I have a confession to make: I love “American Idol.” There. I said it. Now, there’s no turning back.
Oh, I am not a big fan of so-called “reality” shows. I know that a lot of them are scripted, and the people on them ham it up for the cameras. They create a false sense of worth, distorting what is valuable and good in the world. But this show – up to a point – is different.
The 2014 edition of the show made its debut this week. For me and my family, this is a big event. We have family dinners together and afterwards watch the show. We keep in touch long-distance and talk about the judges and our favorite contestants. We are moved by the personal stories and we root for the underdogs. And we vote and wait to see who wins. All of this is fun. All of this is positive.
But There’s More
What sets American Idol apart from its competition is that you can learn things if you pay close attention. Just this week the judges were talking about the pentatonic scale and explaining what it is. They offer advice about pitch, breathing control, and how to take care of your voice. We also learn the cold facts about the music business, how many truly talented people are out there, and how difficult it is to make it.
There is a down side. There is one thing that bothers me. Right now, we are in the audition phase, the point where they decide who goes to Hollywood to take place in the competition. I like this phase because it brings out the “freaks.” These are the free spirits who dress and act differently. These are the guys who march to the beat of their own drum. Most of these people are sent packing, but they don’t care. They just follow their passion and it does not phase them one bit: I love it. (See Right: William Hung.)
The problem comes when there is a talentless contestant whom others have given a false sense of a dream. These are the people who have been lied to all their lives: either that or else they are delusional. They get rejected for the first time in their lives and they have a meltdown right before our eyes. This is the one element of the show that bothers me: the people who are ridiculed or who face emotional trauma just to win the “Golden Ticket” to Hollywood, and it is shown to us, supposedly for our enjoyment.
What’s the Verdict?
American Idol saw its rating drop in 2013. There are rumors that this will be its last season. Most of last year’s judges left, including Randy Jackson, who had been there from the start. Producers retooled the panel.
Back again is Keith Urban (above left), popular Australian county singer and guitar virtuoso. He joins a returning Jennifer Lopez (above middle), dancer and pop legend, and newcomer Harry Connick, Jr. (above right), jazz pianist, actor and singer with a smooth-as-Sinatra voice, who appeared on the show last year as a coach.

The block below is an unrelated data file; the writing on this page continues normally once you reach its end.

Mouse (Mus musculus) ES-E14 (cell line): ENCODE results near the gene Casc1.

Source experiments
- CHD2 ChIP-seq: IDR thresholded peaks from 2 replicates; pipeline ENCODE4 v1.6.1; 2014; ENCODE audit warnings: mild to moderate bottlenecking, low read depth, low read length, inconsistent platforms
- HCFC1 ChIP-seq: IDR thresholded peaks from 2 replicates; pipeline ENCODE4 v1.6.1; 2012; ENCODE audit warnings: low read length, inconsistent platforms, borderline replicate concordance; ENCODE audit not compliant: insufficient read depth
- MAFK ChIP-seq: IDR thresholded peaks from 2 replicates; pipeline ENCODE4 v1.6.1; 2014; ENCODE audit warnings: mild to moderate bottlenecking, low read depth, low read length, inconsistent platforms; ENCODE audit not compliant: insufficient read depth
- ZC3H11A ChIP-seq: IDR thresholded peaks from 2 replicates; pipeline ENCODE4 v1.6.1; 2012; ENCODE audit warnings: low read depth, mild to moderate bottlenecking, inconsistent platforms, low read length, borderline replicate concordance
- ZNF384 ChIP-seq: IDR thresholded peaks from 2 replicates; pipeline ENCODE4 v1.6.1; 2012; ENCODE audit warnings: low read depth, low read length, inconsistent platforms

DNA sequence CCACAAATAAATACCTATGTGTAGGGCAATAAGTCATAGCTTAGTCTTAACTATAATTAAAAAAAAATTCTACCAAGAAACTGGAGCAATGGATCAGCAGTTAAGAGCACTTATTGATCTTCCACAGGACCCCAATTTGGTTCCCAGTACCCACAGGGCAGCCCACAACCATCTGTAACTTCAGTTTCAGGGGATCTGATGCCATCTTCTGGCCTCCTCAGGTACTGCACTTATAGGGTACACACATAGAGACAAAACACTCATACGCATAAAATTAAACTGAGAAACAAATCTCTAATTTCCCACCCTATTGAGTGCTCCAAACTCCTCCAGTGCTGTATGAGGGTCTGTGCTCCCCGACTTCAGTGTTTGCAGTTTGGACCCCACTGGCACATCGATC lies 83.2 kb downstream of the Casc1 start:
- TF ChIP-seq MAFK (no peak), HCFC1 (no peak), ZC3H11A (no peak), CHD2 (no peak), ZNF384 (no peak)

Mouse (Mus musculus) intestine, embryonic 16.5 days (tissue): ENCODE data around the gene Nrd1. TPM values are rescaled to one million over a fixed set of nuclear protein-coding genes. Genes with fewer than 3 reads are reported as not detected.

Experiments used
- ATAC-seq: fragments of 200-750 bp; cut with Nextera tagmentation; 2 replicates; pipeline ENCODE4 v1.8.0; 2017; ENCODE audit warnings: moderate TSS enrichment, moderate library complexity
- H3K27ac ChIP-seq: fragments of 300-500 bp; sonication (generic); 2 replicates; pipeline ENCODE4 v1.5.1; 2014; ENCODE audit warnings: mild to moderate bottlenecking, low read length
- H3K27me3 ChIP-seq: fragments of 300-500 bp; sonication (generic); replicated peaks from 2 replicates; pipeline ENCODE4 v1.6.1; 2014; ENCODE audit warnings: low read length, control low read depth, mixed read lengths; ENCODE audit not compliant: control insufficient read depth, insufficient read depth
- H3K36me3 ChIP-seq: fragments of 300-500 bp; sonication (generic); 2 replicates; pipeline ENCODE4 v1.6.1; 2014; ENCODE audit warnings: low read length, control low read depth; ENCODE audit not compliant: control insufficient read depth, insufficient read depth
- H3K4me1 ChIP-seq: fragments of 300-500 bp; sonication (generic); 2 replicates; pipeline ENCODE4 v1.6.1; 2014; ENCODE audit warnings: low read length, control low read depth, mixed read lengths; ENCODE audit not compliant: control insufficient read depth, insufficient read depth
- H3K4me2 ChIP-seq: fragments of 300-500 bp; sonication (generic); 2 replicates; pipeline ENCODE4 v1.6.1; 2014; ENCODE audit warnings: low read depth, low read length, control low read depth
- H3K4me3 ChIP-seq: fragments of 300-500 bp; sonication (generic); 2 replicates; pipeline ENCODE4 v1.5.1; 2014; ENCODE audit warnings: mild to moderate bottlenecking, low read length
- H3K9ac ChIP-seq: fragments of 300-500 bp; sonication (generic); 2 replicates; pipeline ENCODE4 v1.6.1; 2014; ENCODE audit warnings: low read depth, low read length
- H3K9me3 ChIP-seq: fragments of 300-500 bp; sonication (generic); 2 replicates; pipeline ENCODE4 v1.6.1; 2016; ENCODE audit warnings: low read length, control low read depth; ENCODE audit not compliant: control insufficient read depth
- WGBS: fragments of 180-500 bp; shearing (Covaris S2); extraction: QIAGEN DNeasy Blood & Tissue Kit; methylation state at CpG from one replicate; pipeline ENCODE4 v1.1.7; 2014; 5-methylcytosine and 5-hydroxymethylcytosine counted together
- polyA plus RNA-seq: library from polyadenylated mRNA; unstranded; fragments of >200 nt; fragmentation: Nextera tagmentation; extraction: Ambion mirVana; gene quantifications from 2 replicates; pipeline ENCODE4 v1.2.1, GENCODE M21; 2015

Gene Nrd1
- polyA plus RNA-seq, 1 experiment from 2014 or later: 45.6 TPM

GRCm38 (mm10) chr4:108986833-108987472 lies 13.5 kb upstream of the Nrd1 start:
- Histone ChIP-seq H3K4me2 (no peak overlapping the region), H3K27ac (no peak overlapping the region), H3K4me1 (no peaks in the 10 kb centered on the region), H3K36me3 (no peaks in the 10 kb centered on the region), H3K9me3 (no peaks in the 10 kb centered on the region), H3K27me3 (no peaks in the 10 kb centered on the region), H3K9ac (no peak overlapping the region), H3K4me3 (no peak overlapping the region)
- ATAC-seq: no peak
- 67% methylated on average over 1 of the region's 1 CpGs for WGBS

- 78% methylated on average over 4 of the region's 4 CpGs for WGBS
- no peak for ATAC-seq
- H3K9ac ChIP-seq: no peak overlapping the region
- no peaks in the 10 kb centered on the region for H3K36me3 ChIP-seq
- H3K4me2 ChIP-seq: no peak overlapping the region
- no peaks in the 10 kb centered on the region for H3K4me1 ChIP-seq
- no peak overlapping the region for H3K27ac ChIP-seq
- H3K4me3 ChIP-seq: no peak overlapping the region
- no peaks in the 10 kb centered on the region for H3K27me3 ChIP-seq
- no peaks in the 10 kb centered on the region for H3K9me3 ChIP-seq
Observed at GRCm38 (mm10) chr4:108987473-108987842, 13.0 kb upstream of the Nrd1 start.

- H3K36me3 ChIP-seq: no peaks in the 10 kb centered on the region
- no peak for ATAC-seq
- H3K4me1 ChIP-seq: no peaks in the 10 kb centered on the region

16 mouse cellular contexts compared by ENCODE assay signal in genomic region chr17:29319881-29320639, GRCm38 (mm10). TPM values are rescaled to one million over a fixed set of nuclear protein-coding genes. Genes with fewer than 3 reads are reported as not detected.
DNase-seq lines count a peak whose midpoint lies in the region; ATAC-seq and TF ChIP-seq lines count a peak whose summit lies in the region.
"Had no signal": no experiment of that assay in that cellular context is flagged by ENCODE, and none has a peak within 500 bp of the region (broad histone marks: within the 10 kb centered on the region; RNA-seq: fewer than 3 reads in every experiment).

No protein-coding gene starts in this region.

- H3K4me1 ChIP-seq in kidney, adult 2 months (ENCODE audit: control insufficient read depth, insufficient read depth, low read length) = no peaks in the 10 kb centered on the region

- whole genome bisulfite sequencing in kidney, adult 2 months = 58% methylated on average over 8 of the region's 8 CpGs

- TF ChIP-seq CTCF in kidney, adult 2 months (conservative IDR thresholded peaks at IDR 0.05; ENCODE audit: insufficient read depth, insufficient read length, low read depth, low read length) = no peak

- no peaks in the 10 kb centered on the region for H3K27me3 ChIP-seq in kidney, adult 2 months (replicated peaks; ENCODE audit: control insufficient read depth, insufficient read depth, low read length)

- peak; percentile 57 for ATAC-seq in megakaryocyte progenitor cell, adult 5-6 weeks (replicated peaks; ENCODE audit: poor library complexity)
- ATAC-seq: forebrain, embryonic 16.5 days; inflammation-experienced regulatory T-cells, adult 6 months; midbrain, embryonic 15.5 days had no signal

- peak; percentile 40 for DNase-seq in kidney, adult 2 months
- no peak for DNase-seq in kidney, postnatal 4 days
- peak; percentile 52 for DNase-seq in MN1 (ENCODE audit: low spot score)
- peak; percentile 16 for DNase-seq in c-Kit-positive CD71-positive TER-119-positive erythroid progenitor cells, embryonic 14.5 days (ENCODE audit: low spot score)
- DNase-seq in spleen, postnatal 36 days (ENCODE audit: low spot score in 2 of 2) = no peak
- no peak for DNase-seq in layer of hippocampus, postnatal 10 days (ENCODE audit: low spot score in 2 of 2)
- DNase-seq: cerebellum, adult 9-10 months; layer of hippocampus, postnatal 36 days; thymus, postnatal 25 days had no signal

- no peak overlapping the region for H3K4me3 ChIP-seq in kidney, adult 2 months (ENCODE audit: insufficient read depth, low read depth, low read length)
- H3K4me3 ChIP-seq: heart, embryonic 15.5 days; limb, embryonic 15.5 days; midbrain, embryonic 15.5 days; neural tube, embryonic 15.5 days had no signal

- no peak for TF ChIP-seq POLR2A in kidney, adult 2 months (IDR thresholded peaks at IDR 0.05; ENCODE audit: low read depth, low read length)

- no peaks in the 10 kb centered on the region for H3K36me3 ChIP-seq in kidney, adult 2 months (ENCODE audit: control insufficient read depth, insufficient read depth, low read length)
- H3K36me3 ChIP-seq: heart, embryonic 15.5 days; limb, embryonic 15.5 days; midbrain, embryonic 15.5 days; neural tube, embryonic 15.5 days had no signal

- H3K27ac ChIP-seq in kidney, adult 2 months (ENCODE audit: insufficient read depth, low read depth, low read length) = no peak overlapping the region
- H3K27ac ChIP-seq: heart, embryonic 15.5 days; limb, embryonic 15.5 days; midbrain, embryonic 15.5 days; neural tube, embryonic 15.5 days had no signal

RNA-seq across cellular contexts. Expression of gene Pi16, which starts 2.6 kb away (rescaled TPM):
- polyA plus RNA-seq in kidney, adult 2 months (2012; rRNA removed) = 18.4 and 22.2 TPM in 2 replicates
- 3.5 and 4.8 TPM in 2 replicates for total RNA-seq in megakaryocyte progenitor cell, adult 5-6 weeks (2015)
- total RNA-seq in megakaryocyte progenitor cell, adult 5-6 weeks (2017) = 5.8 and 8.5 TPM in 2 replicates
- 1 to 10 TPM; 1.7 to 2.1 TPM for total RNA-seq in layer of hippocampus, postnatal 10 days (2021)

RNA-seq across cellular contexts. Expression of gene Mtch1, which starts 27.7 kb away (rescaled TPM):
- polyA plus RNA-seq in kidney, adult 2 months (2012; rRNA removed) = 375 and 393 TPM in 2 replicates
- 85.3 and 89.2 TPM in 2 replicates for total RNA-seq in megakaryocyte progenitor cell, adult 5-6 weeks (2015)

The trio works together well. Gone is the drama and bickering that annoyed fans last year in favor of upbeat humor and good feelings. It’s time to breathe a sigh of relief. The show is enjoyable again.
Led by “Mr. Everything,” the super-smooth and ultra-professional Ryan Seacrest (right), American Idol again hits the mark. Some 75,000 fans have auditioned for a chance to make it as a pop idol. And the show still manages to turn out stars (see Phillip Phillips for an example), and after all, isn’t that the name of the game?
So, what should viewers expect to see this year? I have already noticed some patterns. Of all the Judges, Jennifer Lopez tends to be the most lenient. She has a hard time saying “no” to contestants, and not much of a talent for humor, especially compared to her male counterparts on the panel. Harry Connick, Jr. has the most critical eye and a refreshing new perspective about what does and does not constitute talent. Keith Urban falls somewhere in the middle; although he suffers the unfortunate consequence of being slower than the others to voice his opinion. As a result, he is the one most likely to have to break a 1 to 1 tie and judge the contestant’s fate.
Some viewers may claim to long for the “good old days” where Simon Cowell was cutting contestants to shreds with his acid tongue, and Paula Abdul was busy punching him on the arm and trying to shut him up. I don’t. I don’t like any talent show where the egos of the judges overshadow the purpose of the show.
If people want an injection of nasty in the show – and producers want to give the public what it aches for – I have a suggestion: why not hire the Soup Nazi (right) as the head judge? I hear that he is currently looking for employment.
Although I would warn them that he might pass anyone through to the next level.
It’s time to have some fun again. Let’s all settle in and support the show. And let’s pass the word, so that it doesn’t die. American Idol is still worthy of its spot on our TV agendas. Open a bag of Fritos and give it another shot!